(Coccothraustes coccothraustes )
People who move south to Florida for the winter are commonly called ‘Snow birds’ in the US. I imagine we have a similar influx of Northern Europeans here in Andalucia. But for us birders it’s literally true of course; the huge inflow of winter migrants each year, when our disappearing summer birds are quickly replaced by other species. In fact the birds which I like to think of as my Spotted Flycatchers, have a territory outside my kitchen which is taken over by a Black Redstart each winter. He even roosts in the Flycatcher nest most nights. It’s called ‘Time Share!’
The winter movement is, of course, more complex than it first appears. Flycatchers and Black Redstarts are just one type of migration. Another type of medium distance migration is when birds of one species move south to be replaced by the same species from further North. Yet another type of movement is when the birds which spend summer on high ground, move lower down to escape the freezing temperatures.
So what, if all the Flycatchers and Bee Eaters have left for Africa? We have a chance now to spot some real beauties, like Ring Ouzel, Brambling, Purple Sandpiper, Fieldfare, and my star bird; the Hawfinch. Hawfinches are present in small numbers all year but I’ve only seen them here once, in winter. In the cold months they group in small flocks, and they regularly appear in the Llanos de Libar Valley near Ronda.
Descriptive and behaviour notes.
My field guide says, ‘unmistakable’, but birds in winter plumage are often not so unmistakable as you’d think, and can be easily overlooked. If you see a group of very overweight Chaffinches in the bushes, then check them out; it may be a group of Hawfinches. They have the same basic colouring as Chaffinches; pinky/buff, grey, rusty brown and white, but there the similarity ends. At 17-18cm, Hawfinches are some of the heavyweights of the finch group. They look very chunky with an overly short tail, which ends in a broad white band. The head meanwhile, is overly large with an outsize conical bill, which it uses to crack open fruit kernels. The bright colours of the summer male are much dulled in winter, and his powerful, steel-grey bill fades to the same pale buff colour as that of the female. The sexes are then very similar, and both male and female have a black squared-off bib under the heavy bill. In flight they look very front-heavy and show a broad, white wing bar. Short flights are generally in a straight line. Hawfinches have pinkish, short legs and brown eyes.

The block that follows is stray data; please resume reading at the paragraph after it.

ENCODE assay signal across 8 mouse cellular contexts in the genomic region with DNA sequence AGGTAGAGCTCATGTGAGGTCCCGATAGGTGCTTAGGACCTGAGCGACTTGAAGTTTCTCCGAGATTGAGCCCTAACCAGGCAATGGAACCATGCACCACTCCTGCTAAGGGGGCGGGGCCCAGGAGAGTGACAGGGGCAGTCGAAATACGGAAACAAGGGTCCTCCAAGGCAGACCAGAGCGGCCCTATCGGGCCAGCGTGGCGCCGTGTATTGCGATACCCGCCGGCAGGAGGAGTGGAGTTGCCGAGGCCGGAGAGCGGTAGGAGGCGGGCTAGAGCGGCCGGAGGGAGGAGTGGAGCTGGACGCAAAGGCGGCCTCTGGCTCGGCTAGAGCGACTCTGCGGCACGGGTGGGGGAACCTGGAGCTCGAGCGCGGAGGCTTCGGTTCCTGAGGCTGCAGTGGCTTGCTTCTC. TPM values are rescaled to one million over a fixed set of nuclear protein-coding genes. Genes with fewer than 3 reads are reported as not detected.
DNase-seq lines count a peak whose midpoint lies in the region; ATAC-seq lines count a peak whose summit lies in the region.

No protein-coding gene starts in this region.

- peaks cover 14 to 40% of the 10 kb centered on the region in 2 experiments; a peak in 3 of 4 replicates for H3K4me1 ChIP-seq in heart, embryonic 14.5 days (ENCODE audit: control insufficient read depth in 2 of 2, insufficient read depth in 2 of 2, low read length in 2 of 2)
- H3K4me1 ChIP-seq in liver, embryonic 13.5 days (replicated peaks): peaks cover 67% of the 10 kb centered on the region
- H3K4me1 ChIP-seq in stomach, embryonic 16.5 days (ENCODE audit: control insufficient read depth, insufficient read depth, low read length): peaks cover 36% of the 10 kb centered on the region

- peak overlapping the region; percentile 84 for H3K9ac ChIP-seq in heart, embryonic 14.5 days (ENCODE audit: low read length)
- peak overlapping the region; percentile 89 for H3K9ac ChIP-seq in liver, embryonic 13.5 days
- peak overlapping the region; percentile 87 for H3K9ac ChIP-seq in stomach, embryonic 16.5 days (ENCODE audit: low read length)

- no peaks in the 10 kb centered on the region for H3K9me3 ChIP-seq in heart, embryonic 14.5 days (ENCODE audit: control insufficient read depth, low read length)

Like most finches they flock in winter, though Hawfinches tend to be in smaller groups of 8-10, and are very shy, unobtrusive birds. Your best bet to spot them is to sit in your car near a suitable foraging area (see below). Or keep still up against some cover. They will fly off at the slightest disturbance, though if you get a decent view, you will notice the conspicuous white tail band and wing bars. The call is an explosive ‘zik’, though generally they are a quiet species and often silent in winter.
Hawfinches can be found all year from Portugal across Northern Spain, to central Europe. The breeding range extends to Scandinavia and the Balkans. They live in older, deciduous and mixed woods, where they nest high up near the trunk of the tree. They favour Beech, Oak, and especially Hornbeam. In the breeding season they normally stay high in the tree canopy and are very difficult to see. Should you ever be in the right area, and be extremely lucky to spot the nest from below, you would see a neat cup of twigs and roots, lined with finer materials. The eggs, 4-6 in a single brood are laid in April/May, and are generally off-white with irregular, dark streaks and flecks. Generally they are incubated by the female for 11-13 days, with another 12-13 days to fledging.
Habitat and Food
In summer, Hawfinches eat mostly hard seeds from trees and fruit kernels, especially those of wild cherry, which it cracks open with its powerful bill. The bill and accompanying jaw muscles can exert a force equivalent to a load of up to 50Kg, which means that they can even crack open olive stones. Here in Andalucia in the winter, they tend to like higher, unpopulated slopes where they can find Hawthorn or Rosehip berries. They will also take insects and any caterpillars they find on the bushes, as well as leaf buds. Sometimes Hawfinches will scavenge on the ground, when they hop rather than walk.
In the Llanos de Libar, they have been seen near the entrance to the valley, in amongst the dense Hawthorn bushes, on the slopes under the cliff walls. Find a good spot, be very quiet and still, and, good luck!
Helen Walbank – ABS Member